In a press conference Wednesday about proposed legislative changes, Colton LeBlanc, the provincial cabinet minister responsible for the Residential Tenancies Act, said his government will extend Nova Scotia’s current rent cap through the end of 2025, and raise the cap on rent increases from 2% to 5% starting Jan. 1, 2024.
When asked about landlords exploiting fixed-term leases to get around the rent cap, LeBlanc told the gathered reporters that the extra 3% landlords could charge starting in January should fix the fixed-term loophole. The problem, according to LeBlanc, was that the cap was too low.
However, if a landlord wants to make as much money as possible on a rental unit, they are still able to sign a fixed-term lease with a tenant, and then jack up the rent on the next person who rents that unit—even if that’s the current tenant. When The Coast reported this on Oct. 17, 2022 a residential property manager told The Coast: “Due to changes in the Tenancy Act, the industry has moved away from month-to-month leases and moved to fixed term so that both tenants and owners are on equal footing in regards to the terms and options of the lease.”
Did you catch that? The appeal of fixed-term leases isn’t money, it’s power. A fixed-term lease in Nova Scotia has a lot of benefits for a landlord. Not only do fixed-term leases allow landlords to circumvent the rent cap, but it means tenants have no legal right to stay in a unit at the end of a lease.
Periodic leases, the ones that typically last for a year and then roll over into month-by-month, provide tenants with legal protection under the Residential Tenancy Act. Fixed-term leases have no such tenant protections. So on top of fixed-term leases allowing landlords to bypass the rent cap, it also means landlords are less likely to have a prolonged legal battle with a tenant they are trying to evict.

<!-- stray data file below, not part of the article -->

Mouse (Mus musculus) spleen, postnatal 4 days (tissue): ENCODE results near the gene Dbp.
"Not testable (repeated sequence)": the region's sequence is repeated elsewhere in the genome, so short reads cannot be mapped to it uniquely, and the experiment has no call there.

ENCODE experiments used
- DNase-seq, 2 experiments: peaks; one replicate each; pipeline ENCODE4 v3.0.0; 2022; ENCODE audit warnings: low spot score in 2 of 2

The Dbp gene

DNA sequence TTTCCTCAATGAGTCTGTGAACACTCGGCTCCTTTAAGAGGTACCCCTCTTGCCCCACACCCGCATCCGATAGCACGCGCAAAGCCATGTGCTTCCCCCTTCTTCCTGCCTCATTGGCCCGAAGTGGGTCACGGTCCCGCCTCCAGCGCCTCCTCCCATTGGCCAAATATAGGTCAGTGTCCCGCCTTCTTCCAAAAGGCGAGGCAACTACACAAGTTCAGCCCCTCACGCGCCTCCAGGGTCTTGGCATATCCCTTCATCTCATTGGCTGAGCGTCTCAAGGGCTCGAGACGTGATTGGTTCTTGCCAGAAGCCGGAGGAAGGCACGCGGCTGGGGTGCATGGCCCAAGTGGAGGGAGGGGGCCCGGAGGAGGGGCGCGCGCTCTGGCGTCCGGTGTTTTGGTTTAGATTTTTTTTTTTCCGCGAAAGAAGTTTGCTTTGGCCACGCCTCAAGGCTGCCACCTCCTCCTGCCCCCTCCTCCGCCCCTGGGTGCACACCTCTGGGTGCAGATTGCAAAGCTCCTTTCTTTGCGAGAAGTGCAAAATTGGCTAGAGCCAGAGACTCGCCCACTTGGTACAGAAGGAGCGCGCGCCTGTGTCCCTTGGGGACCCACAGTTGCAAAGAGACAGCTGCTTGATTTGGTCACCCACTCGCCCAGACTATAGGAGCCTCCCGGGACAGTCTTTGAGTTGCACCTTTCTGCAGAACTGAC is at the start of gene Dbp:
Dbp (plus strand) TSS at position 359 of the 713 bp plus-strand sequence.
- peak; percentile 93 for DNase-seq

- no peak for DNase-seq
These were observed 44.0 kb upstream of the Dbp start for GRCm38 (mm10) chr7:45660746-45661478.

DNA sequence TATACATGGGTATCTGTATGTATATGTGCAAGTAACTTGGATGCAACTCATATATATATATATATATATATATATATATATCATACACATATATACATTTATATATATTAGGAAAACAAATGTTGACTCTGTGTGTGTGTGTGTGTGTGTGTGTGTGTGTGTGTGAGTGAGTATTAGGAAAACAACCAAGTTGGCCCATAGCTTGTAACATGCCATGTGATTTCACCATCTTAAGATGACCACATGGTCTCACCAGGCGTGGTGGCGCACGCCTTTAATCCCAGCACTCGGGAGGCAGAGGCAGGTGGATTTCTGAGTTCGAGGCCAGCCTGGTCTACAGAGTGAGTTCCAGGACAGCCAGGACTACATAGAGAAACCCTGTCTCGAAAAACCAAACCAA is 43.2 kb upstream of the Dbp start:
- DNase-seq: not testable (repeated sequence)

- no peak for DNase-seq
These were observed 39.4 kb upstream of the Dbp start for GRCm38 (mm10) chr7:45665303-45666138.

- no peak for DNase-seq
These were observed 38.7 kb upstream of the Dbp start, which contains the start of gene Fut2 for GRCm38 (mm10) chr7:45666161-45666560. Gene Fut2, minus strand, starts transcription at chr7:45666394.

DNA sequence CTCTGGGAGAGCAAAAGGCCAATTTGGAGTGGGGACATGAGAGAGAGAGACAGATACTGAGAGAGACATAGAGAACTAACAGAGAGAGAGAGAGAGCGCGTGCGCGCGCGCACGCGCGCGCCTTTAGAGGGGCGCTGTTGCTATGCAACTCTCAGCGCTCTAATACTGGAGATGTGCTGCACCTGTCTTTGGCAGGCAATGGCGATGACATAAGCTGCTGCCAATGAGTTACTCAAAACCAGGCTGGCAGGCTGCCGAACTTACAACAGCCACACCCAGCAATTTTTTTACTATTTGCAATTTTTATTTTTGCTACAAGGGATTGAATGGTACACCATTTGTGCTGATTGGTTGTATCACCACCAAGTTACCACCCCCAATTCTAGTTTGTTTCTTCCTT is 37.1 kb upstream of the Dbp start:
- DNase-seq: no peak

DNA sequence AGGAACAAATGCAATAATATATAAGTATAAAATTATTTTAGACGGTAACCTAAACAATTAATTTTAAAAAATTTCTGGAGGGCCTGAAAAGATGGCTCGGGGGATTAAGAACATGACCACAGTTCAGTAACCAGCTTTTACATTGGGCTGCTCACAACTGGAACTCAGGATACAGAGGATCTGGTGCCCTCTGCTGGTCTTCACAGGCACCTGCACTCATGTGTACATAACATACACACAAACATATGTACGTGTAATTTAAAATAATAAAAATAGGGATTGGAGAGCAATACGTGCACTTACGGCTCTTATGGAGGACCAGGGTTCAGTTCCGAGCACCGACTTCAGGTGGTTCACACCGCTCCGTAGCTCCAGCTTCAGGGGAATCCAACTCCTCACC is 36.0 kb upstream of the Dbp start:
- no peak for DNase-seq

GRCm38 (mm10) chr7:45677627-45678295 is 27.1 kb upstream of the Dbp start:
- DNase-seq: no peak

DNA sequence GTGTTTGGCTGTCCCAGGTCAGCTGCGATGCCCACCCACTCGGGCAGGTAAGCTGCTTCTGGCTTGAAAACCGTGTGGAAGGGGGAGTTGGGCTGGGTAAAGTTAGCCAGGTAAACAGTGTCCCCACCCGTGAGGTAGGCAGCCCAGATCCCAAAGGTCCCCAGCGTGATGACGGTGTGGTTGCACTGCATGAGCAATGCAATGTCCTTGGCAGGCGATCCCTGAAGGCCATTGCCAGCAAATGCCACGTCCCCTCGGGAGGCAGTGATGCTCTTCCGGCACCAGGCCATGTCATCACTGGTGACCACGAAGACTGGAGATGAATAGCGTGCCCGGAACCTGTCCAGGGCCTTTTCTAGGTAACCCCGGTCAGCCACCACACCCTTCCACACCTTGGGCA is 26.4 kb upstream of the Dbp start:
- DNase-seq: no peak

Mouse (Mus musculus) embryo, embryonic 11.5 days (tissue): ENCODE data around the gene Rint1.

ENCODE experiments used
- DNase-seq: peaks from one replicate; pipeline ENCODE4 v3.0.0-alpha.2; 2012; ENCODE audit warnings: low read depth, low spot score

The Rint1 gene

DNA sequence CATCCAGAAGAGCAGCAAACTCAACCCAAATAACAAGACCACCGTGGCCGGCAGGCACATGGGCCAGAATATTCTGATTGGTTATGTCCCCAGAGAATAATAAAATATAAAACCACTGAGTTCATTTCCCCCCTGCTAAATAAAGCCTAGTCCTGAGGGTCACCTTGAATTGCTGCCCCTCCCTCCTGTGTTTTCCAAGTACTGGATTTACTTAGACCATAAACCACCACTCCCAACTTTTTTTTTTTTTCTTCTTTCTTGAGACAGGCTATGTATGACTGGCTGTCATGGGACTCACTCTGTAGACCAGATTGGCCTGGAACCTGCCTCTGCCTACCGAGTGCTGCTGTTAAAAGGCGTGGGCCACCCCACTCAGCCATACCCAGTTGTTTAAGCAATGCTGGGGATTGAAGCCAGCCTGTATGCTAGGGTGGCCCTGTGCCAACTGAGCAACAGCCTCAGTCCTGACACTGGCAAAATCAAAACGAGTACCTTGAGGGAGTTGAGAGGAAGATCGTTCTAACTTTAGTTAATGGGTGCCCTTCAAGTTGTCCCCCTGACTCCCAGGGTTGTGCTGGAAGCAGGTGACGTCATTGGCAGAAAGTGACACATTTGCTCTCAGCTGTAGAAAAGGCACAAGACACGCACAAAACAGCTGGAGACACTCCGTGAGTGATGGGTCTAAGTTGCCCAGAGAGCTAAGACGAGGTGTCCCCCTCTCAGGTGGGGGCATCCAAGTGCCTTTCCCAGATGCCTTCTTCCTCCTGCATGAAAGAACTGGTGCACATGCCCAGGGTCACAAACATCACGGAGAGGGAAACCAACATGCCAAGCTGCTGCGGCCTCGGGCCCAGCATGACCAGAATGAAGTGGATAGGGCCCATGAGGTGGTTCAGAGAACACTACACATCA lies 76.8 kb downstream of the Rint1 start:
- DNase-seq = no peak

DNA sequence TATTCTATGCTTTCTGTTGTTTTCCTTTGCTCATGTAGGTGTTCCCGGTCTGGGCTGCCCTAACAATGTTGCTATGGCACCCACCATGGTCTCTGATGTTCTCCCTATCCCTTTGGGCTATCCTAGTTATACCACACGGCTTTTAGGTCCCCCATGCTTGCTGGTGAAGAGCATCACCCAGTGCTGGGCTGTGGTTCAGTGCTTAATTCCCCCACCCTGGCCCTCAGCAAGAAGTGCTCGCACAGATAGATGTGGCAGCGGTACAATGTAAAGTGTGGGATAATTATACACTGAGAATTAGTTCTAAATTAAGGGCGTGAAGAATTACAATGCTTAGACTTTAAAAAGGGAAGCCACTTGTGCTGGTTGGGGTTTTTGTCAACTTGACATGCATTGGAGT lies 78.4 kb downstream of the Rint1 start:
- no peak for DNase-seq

Essentially the problem with this legislation is the complete lack of incentive for landlords to stop using fixed-term leases and adhere to the rent cap. Can you imagine a military operation being planned assuming the enemy would just voluntarily not exploit a glaring, publicly known critical weakness? This is the legislative equivalent of that type of naive planning.
LeBlanc told reporters fixed-term leases have a role when used appropriately, and that he hopes increasing the rent cap to 5% will stop landlords from exploiting the loophole his government left open, which will continue to allow landlords to use fixed-term leases with little to no consequence.
The good news for residents of Halifax is that unlike provincial ministers, the city’s director of housing and homelessness, Max Chauvin, lives in the real world. And he warned council that if the province gets rid of the rent cap, a COVID policy which had been due to expire at the end of 2023, the city would have to figure out how refugee camps work. Today’s announcement doesn’t eliminate the rent cap until 2026, but it also does nothing to make landlords adhere to it.
We should start planning for refugee camps.